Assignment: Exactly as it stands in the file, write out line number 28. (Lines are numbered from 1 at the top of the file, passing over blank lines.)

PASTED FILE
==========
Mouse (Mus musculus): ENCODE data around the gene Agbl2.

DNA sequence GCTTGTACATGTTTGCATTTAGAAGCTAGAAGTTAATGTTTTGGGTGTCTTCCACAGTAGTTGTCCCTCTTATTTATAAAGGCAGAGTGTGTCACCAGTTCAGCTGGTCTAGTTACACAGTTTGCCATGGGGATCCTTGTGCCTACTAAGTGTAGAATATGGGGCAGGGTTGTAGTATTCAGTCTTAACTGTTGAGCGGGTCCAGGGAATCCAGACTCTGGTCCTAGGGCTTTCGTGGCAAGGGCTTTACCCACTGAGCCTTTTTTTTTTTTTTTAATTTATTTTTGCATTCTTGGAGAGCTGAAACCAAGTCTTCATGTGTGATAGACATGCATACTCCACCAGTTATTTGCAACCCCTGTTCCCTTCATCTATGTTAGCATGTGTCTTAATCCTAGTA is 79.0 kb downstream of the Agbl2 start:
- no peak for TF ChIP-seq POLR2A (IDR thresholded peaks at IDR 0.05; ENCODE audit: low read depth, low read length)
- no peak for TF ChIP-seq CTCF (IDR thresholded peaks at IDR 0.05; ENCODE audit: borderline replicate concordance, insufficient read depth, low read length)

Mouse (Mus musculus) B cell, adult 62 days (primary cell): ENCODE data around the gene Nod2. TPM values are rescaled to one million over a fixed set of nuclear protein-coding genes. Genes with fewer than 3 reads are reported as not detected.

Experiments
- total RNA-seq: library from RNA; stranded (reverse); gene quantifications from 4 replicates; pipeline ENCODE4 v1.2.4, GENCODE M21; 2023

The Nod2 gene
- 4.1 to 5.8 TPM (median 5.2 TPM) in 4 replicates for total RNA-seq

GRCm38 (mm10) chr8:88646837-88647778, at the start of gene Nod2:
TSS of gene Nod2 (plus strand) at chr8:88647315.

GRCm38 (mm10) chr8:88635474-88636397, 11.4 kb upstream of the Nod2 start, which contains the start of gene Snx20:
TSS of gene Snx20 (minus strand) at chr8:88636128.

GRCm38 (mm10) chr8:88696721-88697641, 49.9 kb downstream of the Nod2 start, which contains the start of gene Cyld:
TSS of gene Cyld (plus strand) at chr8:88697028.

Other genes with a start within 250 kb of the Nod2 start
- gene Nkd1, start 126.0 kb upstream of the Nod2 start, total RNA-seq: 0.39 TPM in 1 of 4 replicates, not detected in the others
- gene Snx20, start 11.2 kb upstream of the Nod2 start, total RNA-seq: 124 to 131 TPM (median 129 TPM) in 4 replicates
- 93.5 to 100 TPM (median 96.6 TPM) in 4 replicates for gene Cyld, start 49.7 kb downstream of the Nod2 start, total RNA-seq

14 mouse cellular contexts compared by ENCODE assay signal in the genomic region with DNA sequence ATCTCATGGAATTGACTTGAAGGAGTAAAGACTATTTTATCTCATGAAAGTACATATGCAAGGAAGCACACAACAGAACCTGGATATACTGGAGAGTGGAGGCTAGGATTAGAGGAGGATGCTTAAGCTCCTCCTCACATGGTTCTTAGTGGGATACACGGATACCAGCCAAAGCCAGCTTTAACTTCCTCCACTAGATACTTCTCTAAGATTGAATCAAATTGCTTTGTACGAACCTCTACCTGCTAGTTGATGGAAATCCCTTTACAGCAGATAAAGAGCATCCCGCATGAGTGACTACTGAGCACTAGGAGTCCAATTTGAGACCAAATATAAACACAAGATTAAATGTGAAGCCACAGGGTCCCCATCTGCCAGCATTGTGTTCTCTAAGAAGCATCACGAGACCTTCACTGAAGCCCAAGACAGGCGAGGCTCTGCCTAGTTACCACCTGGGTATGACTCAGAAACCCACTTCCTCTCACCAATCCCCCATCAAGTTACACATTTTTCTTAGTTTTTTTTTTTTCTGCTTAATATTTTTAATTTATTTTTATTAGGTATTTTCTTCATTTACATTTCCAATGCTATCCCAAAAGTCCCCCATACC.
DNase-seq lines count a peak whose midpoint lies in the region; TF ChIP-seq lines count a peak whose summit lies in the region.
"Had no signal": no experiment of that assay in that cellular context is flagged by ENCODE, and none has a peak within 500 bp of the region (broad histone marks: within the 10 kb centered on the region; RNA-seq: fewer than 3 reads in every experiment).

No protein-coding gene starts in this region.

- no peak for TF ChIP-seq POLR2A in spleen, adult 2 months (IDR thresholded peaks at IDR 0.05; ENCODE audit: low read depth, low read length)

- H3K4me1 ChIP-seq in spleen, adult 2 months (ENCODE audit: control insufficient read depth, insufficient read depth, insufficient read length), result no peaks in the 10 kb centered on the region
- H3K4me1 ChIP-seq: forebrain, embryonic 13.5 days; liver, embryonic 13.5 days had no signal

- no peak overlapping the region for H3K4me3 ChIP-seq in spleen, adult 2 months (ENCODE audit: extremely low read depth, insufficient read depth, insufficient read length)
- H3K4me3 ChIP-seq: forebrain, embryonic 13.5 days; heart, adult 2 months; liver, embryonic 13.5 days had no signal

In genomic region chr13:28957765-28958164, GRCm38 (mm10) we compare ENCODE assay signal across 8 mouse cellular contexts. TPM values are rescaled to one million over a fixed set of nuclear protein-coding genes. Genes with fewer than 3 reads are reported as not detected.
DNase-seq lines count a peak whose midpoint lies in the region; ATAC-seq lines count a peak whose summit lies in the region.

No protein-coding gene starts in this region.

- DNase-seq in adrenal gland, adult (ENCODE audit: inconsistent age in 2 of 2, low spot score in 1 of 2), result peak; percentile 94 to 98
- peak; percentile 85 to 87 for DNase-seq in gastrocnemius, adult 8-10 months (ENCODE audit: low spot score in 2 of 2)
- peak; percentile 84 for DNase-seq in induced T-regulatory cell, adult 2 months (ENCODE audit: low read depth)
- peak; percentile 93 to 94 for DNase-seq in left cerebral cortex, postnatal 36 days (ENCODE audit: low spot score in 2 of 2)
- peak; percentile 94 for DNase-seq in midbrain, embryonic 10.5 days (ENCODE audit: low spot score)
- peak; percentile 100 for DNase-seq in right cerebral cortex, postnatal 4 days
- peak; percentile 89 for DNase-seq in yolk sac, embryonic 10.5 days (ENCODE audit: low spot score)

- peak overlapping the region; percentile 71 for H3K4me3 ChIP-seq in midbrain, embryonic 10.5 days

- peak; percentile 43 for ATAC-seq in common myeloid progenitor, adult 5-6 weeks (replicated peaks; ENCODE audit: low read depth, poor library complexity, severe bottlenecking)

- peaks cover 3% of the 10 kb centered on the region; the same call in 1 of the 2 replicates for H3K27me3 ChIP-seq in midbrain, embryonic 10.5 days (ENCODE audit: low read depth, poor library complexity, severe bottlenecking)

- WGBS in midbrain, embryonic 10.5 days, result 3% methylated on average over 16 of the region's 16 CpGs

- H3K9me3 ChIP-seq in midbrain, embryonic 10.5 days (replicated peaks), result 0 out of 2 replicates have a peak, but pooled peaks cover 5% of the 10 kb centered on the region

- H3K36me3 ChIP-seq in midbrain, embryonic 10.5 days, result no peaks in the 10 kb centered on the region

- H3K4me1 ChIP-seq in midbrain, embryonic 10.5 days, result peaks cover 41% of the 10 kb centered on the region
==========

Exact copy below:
- H3K4me3 ChIP-seq: forebrain, embryonic 13.5 days; heart, adult 2 months; liver, embryonic 13.5 days had no signal